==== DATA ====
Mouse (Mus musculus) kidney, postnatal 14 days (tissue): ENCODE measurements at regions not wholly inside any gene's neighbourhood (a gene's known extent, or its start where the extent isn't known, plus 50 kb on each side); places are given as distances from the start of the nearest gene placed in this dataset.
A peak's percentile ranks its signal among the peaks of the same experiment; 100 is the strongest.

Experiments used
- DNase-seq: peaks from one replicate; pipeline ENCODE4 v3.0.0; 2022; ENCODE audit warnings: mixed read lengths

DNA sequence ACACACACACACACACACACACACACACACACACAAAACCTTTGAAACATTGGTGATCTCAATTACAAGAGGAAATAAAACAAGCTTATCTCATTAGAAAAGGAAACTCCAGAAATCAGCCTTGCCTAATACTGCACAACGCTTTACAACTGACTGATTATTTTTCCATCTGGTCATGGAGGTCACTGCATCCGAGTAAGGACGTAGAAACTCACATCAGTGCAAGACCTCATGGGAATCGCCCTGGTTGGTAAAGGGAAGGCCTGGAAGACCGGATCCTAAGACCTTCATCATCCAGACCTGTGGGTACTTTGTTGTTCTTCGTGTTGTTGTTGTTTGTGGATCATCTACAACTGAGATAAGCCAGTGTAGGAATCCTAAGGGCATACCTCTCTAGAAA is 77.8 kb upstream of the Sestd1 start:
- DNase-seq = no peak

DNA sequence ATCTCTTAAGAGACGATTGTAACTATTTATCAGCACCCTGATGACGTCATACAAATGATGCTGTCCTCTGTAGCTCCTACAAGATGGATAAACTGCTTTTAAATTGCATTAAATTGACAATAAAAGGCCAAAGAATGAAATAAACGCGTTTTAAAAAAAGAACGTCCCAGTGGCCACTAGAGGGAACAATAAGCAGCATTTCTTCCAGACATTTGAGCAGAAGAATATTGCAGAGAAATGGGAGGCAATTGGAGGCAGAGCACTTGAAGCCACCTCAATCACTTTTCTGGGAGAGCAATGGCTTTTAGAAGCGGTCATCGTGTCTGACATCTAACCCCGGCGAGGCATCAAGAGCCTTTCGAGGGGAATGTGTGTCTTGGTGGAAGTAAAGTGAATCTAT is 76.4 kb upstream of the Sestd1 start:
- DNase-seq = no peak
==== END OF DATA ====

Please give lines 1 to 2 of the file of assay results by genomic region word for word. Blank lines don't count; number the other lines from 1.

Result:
Mouse (Mus musculus) kidney, postnatal 14 days (tissue): ENCODE measurements at regions not wholly inside any gene's neighbourhood (a gene's known extent, or its start where the extent isn't known, plus 50 kb on each side); places are given as distances from the start of the nearest gene placed in this dataset.
A peak's percentile ranks its signal among the peaks of the same experiment; 100 is the strongest.